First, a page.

France

On Riots and Gilets Jaunes

About a year ago, my mother decided it was time to finally visit Paris. She’s wanted to go since she was a kid, but life–as it often does–got in the way. She retired last year and after much deliberation applied for her passport. And then she started hearing about the gilets jaunes and got nervous.

“But won’t it be dangerous to visit Paris right now?” she asked.

My mom has lived in a very small, rural Pennsylvania town for most of her life. Despite a plethora of active meth labs and an active cadre of white nationalists and neo-Nazis running around her area trying to foment a race war, large scale protests and the threat of riots in city settings freak her out. And I get it. I mean, there’s comfort in knowing your setting, knowing where you can go to access safety when things go very awry. And as much as I assured my mom that Paris is a very big place, and that if there’s a gilets jaunes action happening it’s easy to avoid, I don’t think she quite believed me.

Until I was in Paris when a gilets jaunes protest broke out.

When Mr. Pretty and I were in Paris over Spring Break this year, our hotel was a bit of a stickler for the afternoon check-in time–so we dropped our bags at the hotel and went for a walk. We ended up at the Eiffel Tower, marveling at the new and quite ugly bulletproof glass walls that encircle it. Suddenly, the mother of all jet lag attacks hit the both of us. All I wanted to do was curl up by the Seine and take a nap. And so we did the next best thing: we jumped on one of the cheesy tour boats that cruise up and down the river, pointing out all the famous buildings on either side of the water.

We had only been on the boat for maybe ten minutes when the distinctive police sirens started wailing, and the sound of a crowd chanting became quite loud. Mr. Pretty, inquisitive guy that he is, wildly glanced around to see what was happening. I was mostly half asleep. The whole of the French armed services could have invaded our tour boat, and I wouldn’t have cared as long as they let me doze. But then Mr. Pretty nudged me and said, “Hey, look–I think it’s a yellow vest protest. Isn’t that the street we just walked down?”

(Photo by REMY GABALDA / AFP)

And yes, he was right. We were in the middle of the Seine watching a rather large stream of people in yellow vests swarm the area where we’d just been in the Champs-Elysees vicinity. But rather than the rioting fire-setters we’ve seen on television here in the U.S. (the ones that concerned my mom), the crowd was really organized and tame. I mean, yeah, they were loud and angry and passionate–but not in any way out of control. I’ve been in the middle of rowdier protests here in the States. While I’m perfectly aware that there are violent incidents that happen as part of the gilets jaunes rallies, a lot of what we see on our news media is designed to a) make the protestors look like animals and b) make the rallies look far worse than they really are. It’s a lot of propaganda, especially since Russia-related sources are using the gilets jaunes protests to spread disinformation. Anyway, Mr. Pretty and I watched the goings-on for a little while, but ultimately the hub bub died down, and that was that. Back to my jet-lagged stupor I went.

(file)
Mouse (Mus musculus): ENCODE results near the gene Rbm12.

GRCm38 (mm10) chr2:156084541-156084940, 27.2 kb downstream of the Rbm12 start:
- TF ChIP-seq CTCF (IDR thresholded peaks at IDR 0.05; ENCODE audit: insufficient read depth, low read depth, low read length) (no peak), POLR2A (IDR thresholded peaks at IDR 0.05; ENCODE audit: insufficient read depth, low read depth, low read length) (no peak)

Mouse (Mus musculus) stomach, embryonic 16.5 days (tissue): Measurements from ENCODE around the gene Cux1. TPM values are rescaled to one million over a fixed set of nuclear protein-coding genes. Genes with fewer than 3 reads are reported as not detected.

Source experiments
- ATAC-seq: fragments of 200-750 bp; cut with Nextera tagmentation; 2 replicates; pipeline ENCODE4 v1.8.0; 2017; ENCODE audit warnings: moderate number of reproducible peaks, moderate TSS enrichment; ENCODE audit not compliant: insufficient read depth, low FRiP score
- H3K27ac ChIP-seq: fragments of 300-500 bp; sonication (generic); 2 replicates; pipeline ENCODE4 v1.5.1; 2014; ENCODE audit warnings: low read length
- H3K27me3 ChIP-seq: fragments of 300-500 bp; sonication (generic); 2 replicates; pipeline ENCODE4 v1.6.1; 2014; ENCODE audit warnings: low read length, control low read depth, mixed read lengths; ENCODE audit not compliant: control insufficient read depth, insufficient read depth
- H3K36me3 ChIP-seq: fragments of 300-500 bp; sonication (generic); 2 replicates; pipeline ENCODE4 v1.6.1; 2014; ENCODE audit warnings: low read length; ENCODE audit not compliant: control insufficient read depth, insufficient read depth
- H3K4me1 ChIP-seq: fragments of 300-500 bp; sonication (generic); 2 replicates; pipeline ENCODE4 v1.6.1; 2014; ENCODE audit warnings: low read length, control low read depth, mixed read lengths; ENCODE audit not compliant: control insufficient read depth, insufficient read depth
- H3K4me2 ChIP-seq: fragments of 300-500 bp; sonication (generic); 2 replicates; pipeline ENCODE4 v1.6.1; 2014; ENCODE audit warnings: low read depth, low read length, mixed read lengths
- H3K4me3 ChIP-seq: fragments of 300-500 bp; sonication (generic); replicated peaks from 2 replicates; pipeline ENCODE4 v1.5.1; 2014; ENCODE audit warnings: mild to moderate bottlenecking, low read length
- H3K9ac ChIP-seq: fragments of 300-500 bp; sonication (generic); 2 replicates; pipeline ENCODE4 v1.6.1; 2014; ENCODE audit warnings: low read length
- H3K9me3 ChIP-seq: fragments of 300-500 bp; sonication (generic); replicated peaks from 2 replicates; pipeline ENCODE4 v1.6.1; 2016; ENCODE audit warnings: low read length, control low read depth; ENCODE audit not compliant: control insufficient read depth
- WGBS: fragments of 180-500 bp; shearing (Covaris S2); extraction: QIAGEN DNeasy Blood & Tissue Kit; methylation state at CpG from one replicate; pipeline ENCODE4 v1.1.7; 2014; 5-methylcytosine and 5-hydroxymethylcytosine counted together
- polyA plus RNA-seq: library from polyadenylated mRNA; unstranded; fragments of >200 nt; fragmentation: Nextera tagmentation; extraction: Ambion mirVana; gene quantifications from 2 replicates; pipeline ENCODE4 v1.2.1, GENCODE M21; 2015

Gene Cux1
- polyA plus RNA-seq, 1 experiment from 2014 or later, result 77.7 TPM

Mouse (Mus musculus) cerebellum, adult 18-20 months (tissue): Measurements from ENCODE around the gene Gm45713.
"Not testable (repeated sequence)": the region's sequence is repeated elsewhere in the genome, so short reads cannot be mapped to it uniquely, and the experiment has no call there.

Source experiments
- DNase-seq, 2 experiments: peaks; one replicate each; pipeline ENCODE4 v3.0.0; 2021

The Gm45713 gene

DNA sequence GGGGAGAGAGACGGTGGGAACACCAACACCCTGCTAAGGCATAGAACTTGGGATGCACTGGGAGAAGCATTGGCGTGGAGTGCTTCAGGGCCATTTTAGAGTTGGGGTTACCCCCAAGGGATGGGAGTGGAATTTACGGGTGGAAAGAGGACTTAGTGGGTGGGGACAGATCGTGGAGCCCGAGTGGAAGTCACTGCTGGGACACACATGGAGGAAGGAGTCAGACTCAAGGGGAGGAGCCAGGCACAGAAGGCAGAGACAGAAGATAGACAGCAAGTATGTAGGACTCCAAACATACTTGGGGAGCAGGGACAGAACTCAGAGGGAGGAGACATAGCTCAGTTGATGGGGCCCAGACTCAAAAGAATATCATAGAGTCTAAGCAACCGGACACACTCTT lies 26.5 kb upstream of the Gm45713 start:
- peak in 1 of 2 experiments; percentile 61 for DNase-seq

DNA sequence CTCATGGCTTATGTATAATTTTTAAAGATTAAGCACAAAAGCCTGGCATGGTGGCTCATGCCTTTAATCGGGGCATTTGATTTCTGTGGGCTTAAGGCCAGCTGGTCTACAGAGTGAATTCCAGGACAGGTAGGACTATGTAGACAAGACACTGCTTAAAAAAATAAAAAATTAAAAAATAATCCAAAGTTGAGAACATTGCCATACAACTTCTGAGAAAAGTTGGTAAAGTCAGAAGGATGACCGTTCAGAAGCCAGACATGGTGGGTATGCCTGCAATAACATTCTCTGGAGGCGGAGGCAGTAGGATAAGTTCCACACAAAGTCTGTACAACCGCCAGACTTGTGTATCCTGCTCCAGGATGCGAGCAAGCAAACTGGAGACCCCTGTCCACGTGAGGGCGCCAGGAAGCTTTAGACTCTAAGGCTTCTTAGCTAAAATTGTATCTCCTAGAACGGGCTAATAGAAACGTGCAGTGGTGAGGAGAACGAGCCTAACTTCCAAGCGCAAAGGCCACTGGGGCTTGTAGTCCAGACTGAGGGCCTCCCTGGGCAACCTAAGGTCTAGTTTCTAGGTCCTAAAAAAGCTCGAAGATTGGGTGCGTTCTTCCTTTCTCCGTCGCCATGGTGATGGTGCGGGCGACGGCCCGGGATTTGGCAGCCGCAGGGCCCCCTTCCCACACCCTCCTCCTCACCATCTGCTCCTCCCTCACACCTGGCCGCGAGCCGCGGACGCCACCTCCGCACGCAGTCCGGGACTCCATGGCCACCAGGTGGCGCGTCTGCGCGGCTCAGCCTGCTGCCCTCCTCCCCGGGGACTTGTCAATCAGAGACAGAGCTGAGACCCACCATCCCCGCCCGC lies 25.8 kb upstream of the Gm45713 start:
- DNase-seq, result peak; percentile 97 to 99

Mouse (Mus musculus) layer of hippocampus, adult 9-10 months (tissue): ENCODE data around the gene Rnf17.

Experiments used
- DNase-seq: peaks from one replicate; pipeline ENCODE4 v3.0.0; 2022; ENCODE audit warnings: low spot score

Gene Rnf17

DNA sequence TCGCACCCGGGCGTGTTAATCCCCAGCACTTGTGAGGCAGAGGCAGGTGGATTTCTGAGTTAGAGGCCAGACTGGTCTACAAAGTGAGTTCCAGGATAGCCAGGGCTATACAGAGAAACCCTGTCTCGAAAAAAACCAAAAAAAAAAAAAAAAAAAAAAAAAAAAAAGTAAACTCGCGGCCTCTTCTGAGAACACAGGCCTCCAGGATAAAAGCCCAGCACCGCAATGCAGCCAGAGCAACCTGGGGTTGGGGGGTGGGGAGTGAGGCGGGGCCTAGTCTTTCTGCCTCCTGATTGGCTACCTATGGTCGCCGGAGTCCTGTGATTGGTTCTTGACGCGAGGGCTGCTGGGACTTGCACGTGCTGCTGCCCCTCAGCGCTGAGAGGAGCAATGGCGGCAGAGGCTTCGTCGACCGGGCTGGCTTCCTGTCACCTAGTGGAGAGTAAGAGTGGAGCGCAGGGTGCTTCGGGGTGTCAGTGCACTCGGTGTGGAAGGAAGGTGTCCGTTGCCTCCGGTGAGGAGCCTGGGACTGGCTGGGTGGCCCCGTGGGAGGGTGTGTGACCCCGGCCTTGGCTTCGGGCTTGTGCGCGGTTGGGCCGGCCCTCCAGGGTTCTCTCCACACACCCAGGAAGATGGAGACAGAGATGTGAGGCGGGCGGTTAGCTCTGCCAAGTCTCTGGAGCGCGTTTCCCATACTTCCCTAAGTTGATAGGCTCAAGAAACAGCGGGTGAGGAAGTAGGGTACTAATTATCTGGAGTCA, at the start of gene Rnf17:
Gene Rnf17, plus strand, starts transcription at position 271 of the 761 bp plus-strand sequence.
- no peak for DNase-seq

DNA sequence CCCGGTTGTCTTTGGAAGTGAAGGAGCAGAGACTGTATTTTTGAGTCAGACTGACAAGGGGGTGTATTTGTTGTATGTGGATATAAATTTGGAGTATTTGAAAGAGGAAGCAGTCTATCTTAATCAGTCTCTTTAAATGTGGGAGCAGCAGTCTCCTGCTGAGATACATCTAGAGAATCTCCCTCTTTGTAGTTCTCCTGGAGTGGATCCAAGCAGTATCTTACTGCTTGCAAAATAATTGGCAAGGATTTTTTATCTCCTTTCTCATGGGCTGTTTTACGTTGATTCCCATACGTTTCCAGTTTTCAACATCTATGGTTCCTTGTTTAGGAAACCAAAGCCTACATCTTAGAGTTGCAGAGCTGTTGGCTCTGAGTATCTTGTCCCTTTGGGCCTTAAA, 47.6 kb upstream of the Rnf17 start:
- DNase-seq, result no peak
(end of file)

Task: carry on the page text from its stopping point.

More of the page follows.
My mother, it seems, was comforted that I’d faced down a gilets jaunes action and survived to tell the tale. But as I told her before, it would have been easy for us to avoid the protest all together if I’d been in any way alert enough to think of it. The gilets jaunes folks publicize their rallies well in advance–all you have to do is check social media to find out where and when the rallies are happening. You know, and then be somewhere else.

After my miraculous survival, it looks like the trip with my mom is back on for next year.

You Might Also Like...

No Comments

    Leave a Reply